A Green Thanksgiving

Updated: Nov 16, 2021

As Halloween has passed us by, a certain chill now fills the air as we begin to prepare for the next large holiday, Thanksgiving. Many of us look forward to seeing family and friends while sharing a substantial meal. Traditions vary across households, but one issue seems to tie them all together: unsustainable practices.


It may seem counterintuitive, seeing as we all gather together in a shared meal, so fewer emissions and less waste, right? Unfortunately, according to an article by the Natural Resources Defense Council, over 200 million pounds of turkey meat alone is thrown out annually. This amount of waste has a combined carbon footprint equivalent to 800 thousand trips from Florida to California. You may be asking yourself how this is possible, and what can we do about it? Don’t worry; below is a list of ways you can hold onto your Thanksgiving traditions while also being a little bit more green!


The turkey

Yes, Tom himself is a major source of holiday emissions. It is estimated that about 88% of Americans plan to partake in eating turkey this holiday season. According to the Agricultural Marketing Resource Center, a majority of turkeys produced in the U.S. are raised in just five states: Minnesota, North Carolina, Arkansas, Indiana, and Missouri. This means that for those 88% of Americans who plan to consume turkey, most of them will be purchasing turkeys from large companies that transported this product to their state. In addition to transportation being expensive, it produces massive amounts of greenhouse gases. Not only this, but about half of all turkey in the U.S. is produced by just four companies in large agricultural operations. Industrial farms are a major source of global emissions, coming in as the second largest global warming contributor.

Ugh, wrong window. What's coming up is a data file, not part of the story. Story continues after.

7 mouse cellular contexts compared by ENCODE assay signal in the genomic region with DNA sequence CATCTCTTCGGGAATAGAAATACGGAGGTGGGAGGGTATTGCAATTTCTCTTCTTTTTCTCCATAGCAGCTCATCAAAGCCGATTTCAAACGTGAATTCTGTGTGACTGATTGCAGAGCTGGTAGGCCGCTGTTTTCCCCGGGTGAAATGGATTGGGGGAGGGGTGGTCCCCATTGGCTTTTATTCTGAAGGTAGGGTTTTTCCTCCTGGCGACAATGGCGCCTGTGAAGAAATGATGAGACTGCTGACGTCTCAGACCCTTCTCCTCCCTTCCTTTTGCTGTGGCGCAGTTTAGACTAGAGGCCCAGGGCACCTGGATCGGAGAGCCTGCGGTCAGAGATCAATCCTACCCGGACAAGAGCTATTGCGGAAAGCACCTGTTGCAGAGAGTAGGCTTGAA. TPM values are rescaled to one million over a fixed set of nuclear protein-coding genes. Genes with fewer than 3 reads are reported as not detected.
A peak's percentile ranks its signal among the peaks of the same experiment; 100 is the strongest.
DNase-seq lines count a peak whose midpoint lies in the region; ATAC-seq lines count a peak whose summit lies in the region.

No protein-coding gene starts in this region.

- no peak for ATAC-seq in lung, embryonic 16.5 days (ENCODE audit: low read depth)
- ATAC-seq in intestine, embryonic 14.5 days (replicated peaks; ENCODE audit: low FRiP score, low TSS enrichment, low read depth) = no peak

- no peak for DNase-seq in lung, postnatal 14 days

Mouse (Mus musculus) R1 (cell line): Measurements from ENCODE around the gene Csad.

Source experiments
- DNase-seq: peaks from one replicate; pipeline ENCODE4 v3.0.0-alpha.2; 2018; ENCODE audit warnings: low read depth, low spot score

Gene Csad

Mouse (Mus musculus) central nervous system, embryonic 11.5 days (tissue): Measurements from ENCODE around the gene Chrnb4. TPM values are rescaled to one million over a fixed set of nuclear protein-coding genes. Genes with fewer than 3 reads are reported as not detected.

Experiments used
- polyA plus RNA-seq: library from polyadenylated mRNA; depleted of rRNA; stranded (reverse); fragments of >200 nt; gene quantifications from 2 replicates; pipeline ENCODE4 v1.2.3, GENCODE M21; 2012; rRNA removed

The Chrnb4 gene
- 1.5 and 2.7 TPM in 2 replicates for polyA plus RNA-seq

You can avoid buying from these big box companies by purchasing your turkey from a local farmer. Not only would you avoid paying into industrial farms, but you would also be supporting farmers in your community. Practical Farmers of Iowa provides a list of some farms that sell turkeys in Iowa. If you live in another state or would like to find a closer farm, you are just a short google search away from finding the farm nearest you!


Avoiding waste

Food waste is a year-round problem that is only exacerbated by the holiday season. Another big contributor to global greenhouse gas emissions is the estimated 133 billion pounds of food that ends up in the trash annually. Though this feels overwhelming, below are a few tips you can use to reduce your food and serveware waste, and maybe even save a little time and money!


  1. Plan ahead

  2. Coordinate. If you are hosting Thanksgiving, consider coordinating with your guests. Keep a list of what your guests are bringing and share it with them. This will help you avoid duplicate dishes and will allow you to know where to fill in any missing favorites.

  3. Takeaway. Try asking your guests to bring their dishes in reusable containers they can take home with them. This will reduce the use of metal and plastic containers that may end up in the landfill.

  4. Untapped resources. Have you checked the back of your cupboard recently? If not, then you might have some useful ingredients that could save you a trip to the grocery store. Check your cabinets, freezer, and fridge for ingredients on your list. You can save time and money by not needing to shop for all new ingredients.

  5. Leave the duds Is there a dish that, year after year, never gets touched, but always appears at the table? If so, you might be able to leave that dish off the menu this year. Save your time, money, and food by choosing to only make fan favorites. If the holidays just don’t feel the same without it, try making a smaller amount of the dish for that one uncle who enjoys it.